Author: Sharon Maas
Publisher: Harper Collins
Type of book: India, South America, racism, butterflies, doctor, healing, 1920s-1970s?, England, Interracial love story, World War II, education
Year it was published: 1999
A spellbinding story of forbidden love, spanning three continents and three decades. Set against the Independence struggles of two British colonies, Of Marriageable Age is ultimately a story of personal triumph against a brutal fate, brought to life by a multicultural cast of characters:
Savitri, intuitive and charismatic, grows up among the servants of a pre-war English household in the Raj. But the traditional customs of her Brahmin family clash against English upper-class prejudice, threatening her love for the privileged son of the house.
Nataraj, raised as the son of an idealistic doctor in rural South India, finds life in London heady, with girls and grass easily available… until he is summoned back home to face raw reality.
Saroj, her fire hidden by outward reserve, comes of age in Guyana, South America. When her too-strict, orthodox Hindu father proves to have feet of clay she finally rebels against him... and even against her gentle, apparently docile Ma.
But Ma harbours a deep secret… one that binds these three so disparate lives and hurtles them towards a truth that could destroy their world.
There are three main characters that are important, which are Nat, Saroj and Savitri. Each one lives in a different time line and has different goals as well as desires. Nat grows up in an isolated area, has an early interest in becoming a doctor as well as an interesting healing power and is raised by a mysterious white doctor up until he decides to travel to London and nearly loses himself in vices. Saroj grows up in British Guiana in South America and is a descendant of a Brahmin family. She is willful, and has a goal of becoming a more modern woman than what her father plans to do, which is to marry her off. There is also Savitri who is innocent, sweet, gentle and a doting daughter who grows up in India and falls in love with the British family's only son as well as heir.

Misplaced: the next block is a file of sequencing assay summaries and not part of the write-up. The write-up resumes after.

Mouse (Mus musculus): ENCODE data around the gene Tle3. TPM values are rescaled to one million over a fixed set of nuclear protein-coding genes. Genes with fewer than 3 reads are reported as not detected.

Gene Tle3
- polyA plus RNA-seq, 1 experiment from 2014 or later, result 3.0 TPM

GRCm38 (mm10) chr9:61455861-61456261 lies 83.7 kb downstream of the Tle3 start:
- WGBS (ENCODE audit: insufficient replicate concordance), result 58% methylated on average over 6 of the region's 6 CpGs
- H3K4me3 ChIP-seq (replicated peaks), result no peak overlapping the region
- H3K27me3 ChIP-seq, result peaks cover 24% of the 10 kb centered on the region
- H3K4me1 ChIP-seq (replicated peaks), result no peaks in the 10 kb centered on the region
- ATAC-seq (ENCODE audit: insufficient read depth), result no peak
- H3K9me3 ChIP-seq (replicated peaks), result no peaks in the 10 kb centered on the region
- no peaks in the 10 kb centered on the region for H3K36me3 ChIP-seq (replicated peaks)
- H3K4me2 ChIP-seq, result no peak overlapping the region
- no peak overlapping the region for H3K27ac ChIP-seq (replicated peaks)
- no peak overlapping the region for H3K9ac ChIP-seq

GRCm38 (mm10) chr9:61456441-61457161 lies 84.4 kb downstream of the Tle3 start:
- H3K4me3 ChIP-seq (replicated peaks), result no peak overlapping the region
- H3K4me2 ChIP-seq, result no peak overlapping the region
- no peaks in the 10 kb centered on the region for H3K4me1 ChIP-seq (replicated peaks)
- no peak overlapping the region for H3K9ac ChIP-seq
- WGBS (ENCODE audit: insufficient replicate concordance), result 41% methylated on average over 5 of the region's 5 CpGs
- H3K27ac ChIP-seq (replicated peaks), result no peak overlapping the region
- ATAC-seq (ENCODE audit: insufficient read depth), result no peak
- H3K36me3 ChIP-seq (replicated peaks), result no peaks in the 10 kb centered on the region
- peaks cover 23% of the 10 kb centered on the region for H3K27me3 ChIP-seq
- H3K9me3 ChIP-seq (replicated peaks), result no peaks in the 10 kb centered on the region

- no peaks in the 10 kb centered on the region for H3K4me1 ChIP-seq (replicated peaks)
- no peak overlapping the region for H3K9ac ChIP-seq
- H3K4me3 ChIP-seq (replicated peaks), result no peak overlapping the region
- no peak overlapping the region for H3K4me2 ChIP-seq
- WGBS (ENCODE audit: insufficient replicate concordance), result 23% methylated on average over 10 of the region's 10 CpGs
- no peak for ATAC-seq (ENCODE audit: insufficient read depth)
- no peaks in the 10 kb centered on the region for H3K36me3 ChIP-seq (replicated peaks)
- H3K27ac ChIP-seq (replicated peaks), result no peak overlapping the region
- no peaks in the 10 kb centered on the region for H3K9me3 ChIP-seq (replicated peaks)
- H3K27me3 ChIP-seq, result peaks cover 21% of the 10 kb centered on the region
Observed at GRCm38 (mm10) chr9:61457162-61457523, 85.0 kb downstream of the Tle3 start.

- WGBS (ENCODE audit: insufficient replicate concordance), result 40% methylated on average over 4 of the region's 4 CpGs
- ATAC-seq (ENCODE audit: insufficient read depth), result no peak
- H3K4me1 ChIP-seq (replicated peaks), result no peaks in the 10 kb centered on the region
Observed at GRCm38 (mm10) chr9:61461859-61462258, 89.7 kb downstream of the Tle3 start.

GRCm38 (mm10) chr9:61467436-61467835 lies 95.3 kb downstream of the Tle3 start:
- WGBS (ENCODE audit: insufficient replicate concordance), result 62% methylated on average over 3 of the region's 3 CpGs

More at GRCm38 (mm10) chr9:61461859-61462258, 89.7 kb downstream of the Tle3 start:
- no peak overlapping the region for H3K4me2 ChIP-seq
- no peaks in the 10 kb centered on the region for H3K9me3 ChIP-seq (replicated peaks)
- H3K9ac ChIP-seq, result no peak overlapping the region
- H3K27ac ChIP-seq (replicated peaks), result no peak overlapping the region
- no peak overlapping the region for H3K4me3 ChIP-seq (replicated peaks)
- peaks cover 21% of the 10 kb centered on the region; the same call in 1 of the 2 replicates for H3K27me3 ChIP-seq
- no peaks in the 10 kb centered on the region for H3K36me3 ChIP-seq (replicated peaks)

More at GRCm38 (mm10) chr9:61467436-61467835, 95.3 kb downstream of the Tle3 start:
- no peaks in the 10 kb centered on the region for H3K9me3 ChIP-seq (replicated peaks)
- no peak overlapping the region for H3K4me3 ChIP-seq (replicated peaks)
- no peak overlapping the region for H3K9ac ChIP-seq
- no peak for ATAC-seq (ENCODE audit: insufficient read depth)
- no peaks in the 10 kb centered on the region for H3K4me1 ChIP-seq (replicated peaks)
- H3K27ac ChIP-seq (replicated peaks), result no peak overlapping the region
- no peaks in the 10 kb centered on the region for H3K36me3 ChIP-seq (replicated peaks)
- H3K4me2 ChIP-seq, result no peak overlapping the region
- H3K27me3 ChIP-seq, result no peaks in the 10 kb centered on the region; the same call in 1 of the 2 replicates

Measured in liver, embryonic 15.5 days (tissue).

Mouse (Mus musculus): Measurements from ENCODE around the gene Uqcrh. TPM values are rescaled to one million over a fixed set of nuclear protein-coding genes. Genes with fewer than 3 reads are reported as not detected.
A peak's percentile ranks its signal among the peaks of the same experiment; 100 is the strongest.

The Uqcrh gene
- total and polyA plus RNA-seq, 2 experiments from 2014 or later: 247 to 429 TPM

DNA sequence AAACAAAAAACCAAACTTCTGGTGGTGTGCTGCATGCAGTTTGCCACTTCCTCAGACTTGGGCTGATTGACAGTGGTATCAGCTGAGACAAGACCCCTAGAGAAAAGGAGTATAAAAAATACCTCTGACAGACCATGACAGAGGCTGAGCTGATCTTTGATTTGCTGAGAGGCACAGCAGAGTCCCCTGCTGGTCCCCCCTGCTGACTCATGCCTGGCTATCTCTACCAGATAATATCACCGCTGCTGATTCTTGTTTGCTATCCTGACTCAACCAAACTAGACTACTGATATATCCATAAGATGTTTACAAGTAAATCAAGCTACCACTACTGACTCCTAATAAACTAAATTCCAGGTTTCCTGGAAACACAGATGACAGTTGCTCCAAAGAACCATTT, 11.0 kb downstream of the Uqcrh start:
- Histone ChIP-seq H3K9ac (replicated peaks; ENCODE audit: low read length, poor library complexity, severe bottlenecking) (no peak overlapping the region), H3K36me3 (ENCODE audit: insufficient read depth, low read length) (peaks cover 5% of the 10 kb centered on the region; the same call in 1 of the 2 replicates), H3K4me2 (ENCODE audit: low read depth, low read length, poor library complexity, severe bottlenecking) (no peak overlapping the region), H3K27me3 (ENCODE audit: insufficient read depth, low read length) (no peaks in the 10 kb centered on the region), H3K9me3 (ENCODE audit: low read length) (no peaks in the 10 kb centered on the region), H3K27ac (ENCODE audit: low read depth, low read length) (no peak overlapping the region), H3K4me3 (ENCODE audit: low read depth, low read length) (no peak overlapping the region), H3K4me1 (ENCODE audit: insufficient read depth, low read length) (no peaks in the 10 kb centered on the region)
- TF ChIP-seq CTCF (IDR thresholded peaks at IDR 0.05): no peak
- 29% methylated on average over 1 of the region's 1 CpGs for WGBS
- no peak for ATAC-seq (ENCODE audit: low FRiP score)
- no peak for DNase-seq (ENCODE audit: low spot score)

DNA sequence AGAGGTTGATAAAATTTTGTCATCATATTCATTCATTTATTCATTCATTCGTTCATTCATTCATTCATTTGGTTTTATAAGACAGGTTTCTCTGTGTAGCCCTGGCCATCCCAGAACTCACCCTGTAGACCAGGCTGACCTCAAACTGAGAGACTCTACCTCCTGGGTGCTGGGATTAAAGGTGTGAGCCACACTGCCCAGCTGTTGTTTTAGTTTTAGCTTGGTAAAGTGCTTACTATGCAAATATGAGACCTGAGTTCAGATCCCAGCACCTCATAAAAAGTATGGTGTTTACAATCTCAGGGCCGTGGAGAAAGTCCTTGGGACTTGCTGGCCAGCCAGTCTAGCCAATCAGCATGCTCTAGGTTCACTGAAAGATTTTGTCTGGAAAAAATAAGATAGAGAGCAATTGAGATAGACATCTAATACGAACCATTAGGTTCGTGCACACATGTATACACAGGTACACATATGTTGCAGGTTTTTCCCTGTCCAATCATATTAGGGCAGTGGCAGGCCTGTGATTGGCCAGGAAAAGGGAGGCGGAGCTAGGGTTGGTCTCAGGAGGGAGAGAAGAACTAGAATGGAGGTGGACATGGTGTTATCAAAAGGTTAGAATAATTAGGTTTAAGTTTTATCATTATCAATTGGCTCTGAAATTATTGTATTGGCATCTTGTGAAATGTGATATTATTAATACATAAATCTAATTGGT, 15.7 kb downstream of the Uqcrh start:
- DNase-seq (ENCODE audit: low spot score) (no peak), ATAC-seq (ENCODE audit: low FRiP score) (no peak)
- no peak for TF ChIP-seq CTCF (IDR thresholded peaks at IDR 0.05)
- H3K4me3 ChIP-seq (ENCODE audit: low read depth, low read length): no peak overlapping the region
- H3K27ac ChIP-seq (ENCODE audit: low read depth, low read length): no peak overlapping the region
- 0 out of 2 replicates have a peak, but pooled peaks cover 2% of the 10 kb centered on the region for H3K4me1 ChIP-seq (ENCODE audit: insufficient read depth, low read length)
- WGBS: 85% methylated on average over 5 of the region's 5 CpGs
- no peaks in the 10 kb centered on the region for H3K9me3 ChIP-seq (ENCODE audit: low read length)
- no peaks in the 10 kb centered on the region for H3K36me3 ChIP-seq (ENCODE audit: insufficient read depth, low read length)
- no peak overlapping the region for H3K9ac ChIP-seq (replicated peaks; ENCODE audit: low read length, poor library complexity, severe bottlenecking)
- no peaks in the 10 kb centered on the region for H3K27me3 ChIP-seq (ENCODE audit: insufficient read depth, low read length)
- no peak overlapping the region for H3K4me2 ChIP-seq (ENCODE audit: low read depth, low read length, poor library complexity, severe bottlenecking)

You never know which way your life will go or how you are linked to people
Its written in third person narrative from Nat's, Saroj's and Savitri's points of views, although at times she does switch to minor characters' points of views for a brief time before returning to the main character. Each chapter is named after the character, although I personally would have liked there to be a few more years in headings because the reader is flipping through three separate time-lines and at times its difficult to recall how much time has passed, as well as brief character sheet listing the family relationships to one another. (For example, Saroj's family, or Nat's or Savitri's family.)
bornin Georgetown, Guyana
About this author
What does a boy living in 1940s training to be a doctor in in Tamil has in common with a girl living in 1950s in British Guiana as well as another girl living in India during 1920s? This is one secret I will not reveal. I found Of Marriageable Age to be a beautiful and enchanting story of culture, forbidden love, hidden stories and secrets as well as secrets of philosophy to be written. Instantly I was drawn to the characters, although at times I had slight frustrations because every chapter alternated from a different point of view and in many cases years and years have passed when we meet the characters again and again, which also has caused me a few times to forget the family relationships. My favorite character has to be Savitri, for strangely enough she has really nestled inside my heart, a caterpillar seeking to become a beautiful butterfly. The images I often recall from the book include Savitri as a young girl finding a soul-mate in her playmate, or else being compared to a butterfly. The butterfly as well as the title do play a huge role within the story, although I often thought that as a child, Savitri was already a butterfly, sort of a reverse of coming of age story I guess. Of Marriageable Age, the title, refers to the other two characters, Nat and Saroj, in particular when a girl turns to a woman, I believe. There are lots of twists and turns within the book, and what did impress me is that she begins to drop some hints early enough, although one cannot be certain until the very end of how three characters with three different backgrounds become linked.
Quick notes: I would like to thank the author for the opportunity to read and review the book.
5 out of 5
(0: Stay away unless a masochist 1: Good for insomnia 2: Horrible but readable; 3: Readable and quickly forgettable, 4: Good, enjoyable 5: Buy it, keep it and never let it go.)